Inscribed on the DC Preservation League's List of Most Endangered Places for 2005.
Shortly after the Battle of Fort Stevens in the summer of 1864, General Montgomery C. Meigs, Quartermaster General of the United States Army, selected this site and instructed Captain Moore to evacuate and bury the Union dead. With a combined total casualty figure of over 900 killed or wounded during the conflict, 41 Union soldiers who fought and died in Fort Steven’s defense were interred in a specially created cemetery dedicated by Abraham Lincoln.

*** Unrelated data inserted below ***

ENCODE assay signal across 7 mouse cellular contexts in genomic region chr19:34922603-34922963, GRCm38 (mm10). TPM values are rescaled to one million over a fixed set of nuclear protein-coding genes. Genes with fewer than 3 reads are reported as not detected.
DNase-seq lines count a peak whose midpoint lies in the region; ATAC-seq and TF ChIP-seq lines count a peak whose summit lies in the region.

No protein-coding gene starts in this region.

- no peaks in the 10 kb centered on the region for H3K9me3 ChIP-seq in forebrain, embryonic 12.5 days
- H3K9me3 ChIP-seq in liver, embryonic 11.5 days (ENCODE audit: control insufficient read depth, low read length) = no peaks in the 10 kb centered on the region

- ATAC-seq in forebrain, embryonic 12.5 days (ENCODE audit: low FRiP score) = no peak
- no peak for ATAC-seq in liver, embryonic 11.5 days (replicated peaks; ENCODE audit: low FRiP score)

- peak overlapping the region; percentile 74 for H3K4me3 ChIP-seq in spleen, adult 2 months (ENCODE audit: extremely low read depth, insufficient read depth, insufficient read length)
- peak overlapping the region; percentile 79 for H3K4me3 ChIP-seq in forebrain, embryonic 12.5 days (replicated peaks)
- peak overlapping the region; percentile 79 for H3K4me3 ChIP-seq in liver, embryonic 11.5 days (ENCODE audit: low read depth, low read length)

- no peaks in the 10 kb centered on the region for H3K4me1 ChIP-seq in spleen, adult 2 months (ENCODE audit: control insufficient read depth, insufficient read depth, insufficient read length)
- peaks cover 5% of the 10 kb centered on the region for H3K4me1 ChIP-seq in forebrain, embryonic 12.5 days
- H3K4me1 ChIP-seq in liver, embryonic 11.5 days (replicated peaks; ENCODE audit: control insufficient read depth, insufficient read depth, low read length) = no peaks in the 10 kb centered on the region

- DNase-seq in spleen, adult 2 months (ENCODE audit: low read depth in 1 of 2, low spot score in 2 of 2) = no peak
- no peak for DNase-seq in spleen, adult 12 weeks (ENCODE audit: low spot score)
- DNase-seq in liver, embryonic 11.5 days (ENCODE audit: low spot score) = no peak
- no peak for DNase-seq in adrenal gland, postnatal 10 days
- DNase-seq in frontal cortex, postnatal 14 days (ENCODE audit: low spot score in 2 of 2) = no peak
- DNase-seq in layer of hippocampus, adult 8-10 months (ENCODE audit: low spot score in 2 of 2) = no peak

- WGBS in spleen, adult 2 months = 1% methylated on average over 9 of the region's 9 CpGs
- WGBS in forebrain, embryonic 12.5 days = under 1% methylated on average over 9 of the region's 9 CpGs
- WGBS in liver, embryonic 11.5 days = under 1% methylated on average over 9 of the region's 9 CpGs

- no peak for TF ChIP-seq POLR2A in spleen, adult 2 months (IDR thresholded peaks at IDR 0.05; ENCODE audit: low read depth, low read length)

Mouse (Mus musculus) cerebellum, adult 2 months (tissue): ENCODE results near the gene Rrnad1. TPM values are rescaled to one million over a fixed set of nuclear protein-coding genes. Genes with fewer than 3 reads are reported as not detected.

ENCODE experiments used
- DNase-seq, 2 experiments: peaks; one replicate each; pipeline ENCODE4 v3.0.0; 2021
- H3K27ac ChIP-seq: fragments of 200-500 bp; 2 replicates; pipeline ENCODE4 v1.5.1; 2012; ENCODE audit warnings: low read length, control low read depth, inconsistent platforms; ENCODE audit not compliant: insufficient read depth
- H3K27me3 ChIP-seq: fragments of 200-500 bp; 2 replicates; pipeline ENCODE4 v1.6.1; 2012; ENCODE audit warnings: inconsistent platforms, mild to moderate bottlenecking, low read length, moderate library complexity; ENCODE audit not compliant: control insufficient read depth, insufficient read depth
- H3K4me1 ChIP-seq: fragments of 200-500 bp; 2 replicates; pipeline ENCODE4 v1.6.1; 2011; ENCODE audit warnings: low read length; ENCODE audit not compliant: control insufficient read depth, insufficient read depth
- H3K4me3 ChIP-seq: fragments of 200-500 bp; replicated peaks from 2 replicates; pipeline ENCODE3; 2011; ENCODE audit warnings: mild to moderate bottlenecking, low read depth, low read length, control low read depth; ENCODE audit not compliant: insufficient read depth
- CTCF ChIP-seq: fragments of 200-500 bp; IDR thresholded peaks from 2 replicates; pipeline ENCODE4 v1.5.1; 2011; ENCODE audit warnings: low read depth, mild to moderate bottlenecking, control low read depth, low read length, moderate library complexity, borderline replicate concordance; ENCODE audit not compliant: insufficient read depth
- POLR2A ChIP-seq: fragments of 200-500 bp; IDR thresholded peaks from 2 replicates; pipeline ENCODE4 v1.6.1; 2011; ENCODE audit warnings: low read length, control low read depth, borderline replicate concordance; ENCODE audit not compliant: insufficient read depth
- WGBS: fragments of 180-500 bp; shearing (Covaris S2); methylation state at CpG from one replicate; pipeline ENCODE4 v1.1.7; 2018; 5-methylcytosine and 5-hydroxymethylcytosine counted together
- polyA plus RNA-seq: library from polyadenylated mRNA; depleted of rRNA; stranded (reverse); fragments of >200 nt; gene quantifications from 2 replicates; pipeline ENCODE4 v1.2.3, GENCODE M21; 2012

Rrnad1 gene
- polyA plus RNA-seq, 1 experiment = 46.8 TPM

Comprising just one acre of land, Battleground National Cemetery is one of the Nation’s smallest national cemeteries. Two 6-pounder, smoothbore guns of Civil War vintage flank the entrance. In the center of the Cemetery, a flagpole surrounded by 14 regulation marble headstones mark the remains of the honored dead. In the rear of the property stands a marble rostrum built in 1914 in honor of the 50th anniversary of the Battle of Fort Stevens, which is used to conduct yearly Memorial Day services.